Up for a new holiday treat - something you've never seen before? OK, I've got it:
It's a Wonderful Life.
That old chestnut, roasted yearly on an open fire? Have I been nipping, along with Jack Frost?
No, I'm sober and serious. Frank Capra's inspirational 1946 classic starring Jimmy Stewart, Donna Reed and Lionel Barrymore - one of the American Film Institute's 100 best movies - is being done at the Prince Music Theater in a way you've never seen it: as a live radio production.
Playwright Joe Landry's idea - to tell the story within a performance that captures the feel of classic radio - is as straight-arrow sensible as the movie's main character, George Bailey, owner of the building and loan association in the tiny town of Bedford Falls.
Landry sets the show in a Philadelphia radio studio, days before the release of the film. There, five radio singer/actors, a sound-effects man, and a pianist dramatize the forthcoming movie in a national broadcast of the station's drama show, complete with breakaway jingles for Wanamakers and Tastykake.
It's altogether believable, given radio's place in American culture at the time and Barry McNabb's attention to detail in his direction of the show.
The best things about the movie - its focus on the high points of the life of its protagonist, its aw-shucks response to life's twists, its unwavering celebration of one person's power to unravel the status quo - remain the best things about the play. Add a cast that portrays radio actors as if they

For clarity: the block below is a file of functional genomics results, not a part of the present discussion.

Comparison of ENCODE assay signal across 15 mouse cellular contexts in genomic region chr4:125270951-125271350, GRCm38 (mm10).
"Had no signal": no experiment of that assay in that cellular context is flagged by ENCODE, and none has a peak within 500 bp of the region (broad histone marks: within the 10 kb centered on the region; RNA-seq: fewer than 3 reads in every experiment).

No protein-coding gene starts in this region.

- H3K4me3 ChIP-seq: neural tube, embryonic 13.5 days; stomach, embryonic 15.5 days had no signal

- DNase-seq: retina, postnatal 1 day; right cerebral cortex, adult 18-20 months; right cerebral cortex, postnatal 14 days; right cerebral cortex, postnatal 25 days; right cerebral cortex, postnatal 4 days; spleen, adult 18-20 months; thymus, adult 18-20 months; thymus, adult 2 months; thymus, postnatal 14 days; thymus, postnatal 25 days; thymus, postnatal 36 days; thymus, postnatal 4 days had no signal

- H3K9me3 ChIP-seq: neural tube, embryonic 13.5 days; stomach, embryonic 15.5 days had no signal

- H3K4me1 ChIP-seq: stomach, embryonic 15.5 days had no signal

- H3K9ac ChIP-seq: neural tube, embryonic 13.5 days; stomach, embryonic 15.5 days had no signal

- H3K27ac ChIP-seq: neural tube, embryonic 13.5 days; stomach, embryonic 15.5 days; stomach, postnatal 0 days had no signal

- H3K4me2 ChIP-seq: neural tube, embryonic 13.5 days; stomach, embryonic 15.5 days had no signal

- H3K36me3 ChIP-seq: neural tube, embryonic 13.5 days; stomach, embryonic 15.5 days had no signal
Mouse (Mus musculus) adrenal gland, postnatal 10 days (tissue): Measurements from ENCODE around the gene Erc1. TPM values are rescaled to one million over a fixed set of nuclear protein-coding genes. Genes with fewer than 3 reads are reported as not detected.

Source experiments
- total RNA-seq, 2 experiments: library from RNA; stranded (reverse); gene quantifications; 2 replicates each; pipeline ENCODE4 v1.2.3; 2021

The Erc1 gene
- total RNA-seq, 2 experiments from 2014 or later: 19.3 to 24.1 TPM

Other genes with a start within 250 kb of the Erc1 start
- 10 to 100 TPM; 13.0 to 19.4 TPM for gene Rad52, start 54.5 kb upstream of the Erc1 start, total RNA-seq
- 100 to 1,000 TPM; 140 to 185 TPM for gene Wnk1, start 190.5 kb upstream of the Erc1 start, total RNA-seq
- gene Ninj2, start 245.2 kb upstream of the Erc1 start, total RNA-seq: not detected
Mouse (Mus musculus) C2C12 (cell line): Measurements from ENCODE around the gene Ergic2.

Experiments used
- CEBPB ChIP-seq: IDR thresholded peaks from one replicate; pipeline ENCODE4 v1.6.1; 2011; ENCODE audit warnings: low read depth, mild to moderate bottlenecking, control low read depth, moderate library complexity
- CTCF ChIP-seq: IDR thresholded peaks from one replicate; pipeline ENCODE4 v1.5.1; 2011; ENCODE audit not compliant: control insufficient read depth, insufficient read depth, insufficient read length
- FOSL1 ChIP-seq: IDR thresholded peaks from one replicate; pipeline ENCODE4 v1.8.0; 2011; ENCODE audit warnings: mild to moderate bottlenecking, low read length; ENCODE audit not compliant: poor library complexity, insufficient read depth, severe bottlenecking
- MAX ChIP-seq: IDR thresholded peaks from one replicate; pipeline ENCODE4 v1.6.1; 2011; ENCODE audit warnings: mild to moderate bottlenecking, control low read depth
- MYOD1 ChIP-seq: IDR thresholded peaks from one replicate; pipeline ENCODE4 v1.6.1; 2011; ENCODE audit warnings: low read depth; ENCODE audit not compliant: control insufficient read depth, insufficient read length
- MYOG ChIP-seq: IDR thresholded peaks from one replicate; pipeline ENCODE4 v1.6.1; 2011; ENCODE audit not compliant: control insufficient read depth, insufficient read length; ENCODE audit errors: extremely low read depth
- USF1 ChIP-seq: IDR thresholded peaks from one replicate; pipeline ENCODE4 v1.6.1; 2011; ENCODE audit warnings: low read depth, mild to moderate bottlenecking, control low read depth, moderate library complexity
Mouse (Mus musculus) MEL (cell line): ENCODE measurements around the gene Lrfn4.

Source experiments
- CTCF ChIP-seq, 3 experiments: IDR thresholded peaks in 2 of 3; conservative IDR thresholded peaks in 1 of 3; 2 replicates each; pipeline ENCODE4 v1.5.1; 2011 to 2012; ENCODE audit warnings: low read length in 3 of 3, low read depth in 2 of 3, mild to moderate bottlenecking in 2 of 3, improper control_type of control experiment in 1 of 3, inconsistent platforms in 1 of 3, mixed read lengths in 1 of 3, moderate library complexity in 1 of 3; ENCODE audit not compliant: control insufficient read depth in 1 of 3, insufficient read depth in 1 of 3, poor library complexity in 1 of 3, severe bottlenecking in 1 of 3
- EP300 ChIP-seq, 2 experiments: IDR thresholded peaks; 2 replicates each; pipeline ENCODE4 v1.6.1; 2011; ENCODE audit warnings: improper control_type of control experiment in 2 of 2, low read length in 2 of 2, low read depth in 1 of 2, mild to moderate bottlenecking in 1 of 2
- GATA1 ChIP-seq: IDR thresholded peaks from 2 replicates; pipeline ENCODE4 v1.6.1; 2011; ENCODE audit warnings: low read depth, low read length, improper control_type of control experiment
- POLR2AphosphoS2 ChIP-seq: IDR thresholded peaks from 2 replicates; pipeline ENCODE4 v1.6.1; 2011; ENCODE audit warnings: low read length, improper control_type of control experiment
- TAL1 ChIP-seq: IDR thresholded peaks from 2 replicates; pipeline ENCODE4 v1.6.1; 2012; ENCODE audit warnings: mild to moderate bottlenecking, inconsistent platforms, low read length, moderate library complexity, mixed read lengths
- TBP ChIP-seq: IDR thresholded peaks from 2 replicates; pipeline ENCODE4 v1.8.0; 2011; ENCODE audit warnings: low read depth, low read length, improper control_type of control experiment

radio actors (and that includes well-established Philadelphia theater artists) and you get
It's a Wonderful Life
seen through another filter than Capra's.
The actors change voices to become different characters in a instant. They deliver the play with scripts on music stands (though they refer to them only for effect, it seems), on a stage backed by a red curtain and accessorized in the utilitarian manner of a studio.
Jeff Lorenz, in a lab coat, performs the sound effects, and Collin Maier accompanies the action on piano - yes, there's plenty of action, in an old-fashioned radio way. The cast performs holiday standards in the local "airtime" before the national broadcast begins.
The production is richly detailed, down to the beautiful eight-button vest that Pete Pryor, playing George, wears to the studio. Check out all of Maxine Johnson's handsome period costumes - and the hairdos of the two women, played by Rachel Brennan and Jennifer Page. (One wears a snood, a net that clutches a perfect roll of hair around her head.)
Tom McCarthy plays the guardian angel, Clarence, who rescues George from suicide on Christmas Eve, after the family building and loan association falls into crisis; Jered McLenigan, deft in many roles, is Potter, the greedy incarnation of evil.
It's a Wonderful Life
asserts that we thrive on human connection, and these performers make the point by the example of their ensemble acting. The "applause" sign on the stage's set guarantees them an enthusiastic response. They'd have elicited it, in any case.